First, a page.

A food waste expert says society needs to rethink its rituals that promote food waste.
Topics: food waste, leftovers, catering
Dr Bhavna Middha, Research Fellow, College of Design and Social Context
“Entertainment, parties and eating out are front and centre as we approach the holiday season.
“We all like to cook, buy and take large amounts of food in this festive season, both as hosts and guests and many people think it is better to have too much food than not enough.
“But our shared practices need to be put under scrutiny, as they can often lead to extravagant food waste.
“Food waste is an endemic issue in Australia. A total of 7.3 million tonnes of food are wasted in Australia per year, which has significant environmental consequences.
“Reducing food waste could save the average family between $2,200 to $3,800 AUD per year.
“But merely informing householders about food waste is not an adequate strategy to bring about change in everyday routines and activities.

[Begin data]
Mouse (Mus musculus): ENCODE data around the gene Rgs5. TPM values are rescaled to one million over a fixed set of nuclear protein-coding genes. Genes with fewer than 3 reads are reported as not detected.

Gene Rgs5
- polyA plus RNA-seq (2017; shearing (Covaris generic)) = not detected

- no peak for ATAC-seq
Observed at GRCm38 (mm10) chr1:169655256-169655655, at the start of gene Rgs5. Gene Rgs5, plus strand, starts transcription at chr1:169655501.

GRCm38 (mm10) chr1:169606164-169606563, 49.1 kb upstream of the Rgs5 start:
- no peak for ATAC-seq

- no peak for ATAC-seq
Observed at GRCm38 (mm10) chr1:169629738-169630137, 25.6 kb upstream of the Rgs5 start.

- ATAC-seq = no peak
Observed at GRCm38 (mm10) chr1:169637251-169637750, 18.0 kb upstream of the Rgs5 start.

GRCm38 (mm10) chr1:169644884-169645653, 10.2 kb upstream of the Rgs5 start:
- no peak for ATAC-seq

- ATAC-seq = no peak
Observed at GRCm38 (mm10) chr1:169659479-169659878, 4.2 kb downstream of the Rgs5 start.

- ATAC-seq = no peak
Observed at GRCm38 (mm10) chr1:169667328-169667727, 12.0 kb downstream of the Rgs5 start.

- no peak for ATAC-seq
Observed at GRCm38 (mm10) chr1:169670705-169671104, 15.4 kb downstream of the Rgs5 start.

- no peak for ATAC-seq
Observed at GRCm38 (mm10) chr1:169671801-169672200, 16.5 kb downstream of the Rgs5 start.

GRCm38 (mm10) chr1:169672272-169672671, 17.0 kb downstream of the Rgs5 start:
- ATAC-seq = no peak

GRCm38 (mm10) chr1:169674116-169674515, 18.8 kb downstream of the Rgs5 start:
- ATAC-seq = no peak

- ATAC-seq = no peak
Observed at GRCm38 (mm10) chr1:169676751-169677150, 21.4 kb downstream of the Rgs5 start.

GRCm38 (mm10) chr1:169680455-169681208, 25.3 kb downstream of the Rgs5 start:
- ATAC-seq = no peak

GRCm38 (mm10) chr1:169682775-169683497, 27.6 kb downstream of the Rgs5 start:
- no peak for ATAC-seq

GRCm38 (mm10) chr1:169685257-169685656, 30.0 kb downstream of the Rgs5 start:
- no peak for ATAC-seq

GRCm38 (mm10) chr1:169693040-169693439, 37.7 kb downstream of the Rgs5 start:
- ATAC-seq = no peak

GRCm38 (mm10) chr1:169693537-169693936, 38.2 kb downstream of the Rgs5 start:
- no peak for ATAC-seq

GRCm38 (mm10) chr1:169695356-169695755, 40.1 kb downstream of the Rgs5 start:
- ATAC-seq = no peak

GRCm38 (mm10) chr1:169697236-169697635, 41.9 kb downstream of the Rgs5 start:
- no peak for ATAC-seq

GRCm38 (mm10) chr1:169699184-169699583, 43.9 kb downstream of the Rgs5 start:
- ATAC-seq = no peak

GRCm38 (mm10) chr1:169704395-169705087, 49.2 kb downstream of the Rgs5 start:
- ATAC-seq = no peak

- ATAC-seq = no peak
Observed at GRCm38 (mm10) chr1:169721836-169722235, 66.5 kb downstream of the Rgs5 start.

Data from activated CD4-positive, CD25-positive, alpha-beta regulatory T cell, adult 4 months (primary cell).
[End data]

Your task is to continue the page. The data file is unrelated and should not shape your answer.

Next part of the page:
“Here’s where we can start to improve our contribution to food waste:
- Stop over-catering: we need to rethink how much food we supply and to accept that the food should be finished or suitably distributed by the end of events.
- Limit bulk-buying: structural issues such as price gouging by supermarkets as well as how everyday convenience is constructed through bulk buying needs to be investigated to determine how bulk buying is reduced beyond special times.
- Understand food longevity: we need a better understanding of what kind of food ages well or badly in storage and use foods before they reach their recommended best before dates.
“Additionally, many of us don’t particularly know how long to keep leftovers in the fridge if we do want to save them for later.
“Our research found that 17% of fridges in Australian households were too cold or too warm for food storage. This means that the food we buy and store, fresh or leftover, is prone to wastage, especially if the fridge is inefficient.
“These findings point to larger questions of relationships between food provisioning, eating and refrigerators and how these (mis)connections may be contributing to global food waste.”
Bhavna Middha's research focuses on exploring everyday shared practices around food, waste and energy in the context of sustainable consumption.
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